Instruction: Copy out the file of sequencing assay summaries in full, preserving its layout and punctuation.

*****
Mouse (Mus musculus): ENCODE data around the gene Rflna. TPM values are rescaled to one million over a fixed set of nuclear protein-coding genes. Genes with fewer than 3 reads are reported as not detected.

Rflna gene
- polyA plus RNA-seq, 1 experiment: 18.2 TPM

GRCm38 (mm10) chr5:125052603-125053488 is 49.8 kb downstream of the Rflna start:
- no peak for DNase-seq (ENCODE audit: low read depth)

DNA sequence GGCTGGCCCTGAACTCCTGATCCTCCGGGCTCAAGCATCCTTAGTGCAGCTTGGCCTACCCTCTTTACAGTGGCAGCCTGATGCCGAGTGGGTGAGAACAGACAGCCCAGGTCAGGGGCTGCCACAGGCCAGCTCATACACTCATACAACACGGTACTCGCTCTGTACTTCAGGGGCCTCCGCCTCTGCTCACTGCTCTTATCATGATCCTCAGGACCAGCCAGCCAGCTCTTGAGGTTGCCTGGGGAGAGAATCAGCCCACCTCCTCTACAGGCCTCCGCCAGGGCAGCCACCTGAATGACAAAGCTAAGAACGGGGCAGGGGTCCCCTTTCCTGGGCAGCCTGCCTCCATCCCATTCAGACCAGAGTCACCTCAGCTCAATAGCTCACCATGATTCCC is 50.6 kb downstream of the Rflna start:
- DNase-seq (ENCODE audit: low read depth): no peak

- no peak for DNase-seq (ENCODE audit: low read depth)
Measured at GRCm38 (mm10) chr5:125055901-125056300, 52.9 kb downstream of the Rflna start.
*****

Mouse (Mus musculus): ENCODE data around the gene Rflna. TPM values are rescaled to one million over a fixed set of nuclear protein-coding genes. Genes with fewer than 3 reads are reported as not detected.

Rflna gene
- polyA plus RNA-seq, 1 experiment: 18.2 TPM

GRCm38 (mm10) chr5:125052603-125053488 is 49.8 kb downstream of the Rflna start:
- no peak for DNase-seq (ENCODE audit: low read depth)

DNA sequence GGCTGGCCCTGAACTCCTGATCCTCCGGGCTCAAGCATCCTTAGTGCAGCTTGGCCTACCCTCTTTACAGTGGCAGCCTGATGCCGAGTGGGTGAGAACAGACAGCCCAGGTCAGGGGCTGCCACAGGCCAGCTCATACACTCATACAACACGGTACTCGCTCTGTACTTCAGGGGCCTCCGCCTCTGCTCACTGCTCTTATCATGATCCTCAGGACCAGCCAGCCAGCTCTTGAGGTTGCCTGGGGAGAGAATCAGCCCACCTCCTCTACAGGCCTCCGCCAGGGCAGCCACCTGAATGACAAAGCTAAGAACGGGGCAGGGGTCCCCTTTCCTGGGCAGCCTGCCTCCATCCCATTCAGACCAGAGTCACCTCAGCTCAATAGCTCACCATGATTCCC is 50.6 kb downstream of the Rflna start:
- DNase-seq (ENCODE audit: low read depth): no peak

- no peak for DNase-seq (ENCODE audit: low read depth)
Measured at GRCm38 (mm10) chr5:125055901-125056300, 52.9 kb downstream of the Rflna start.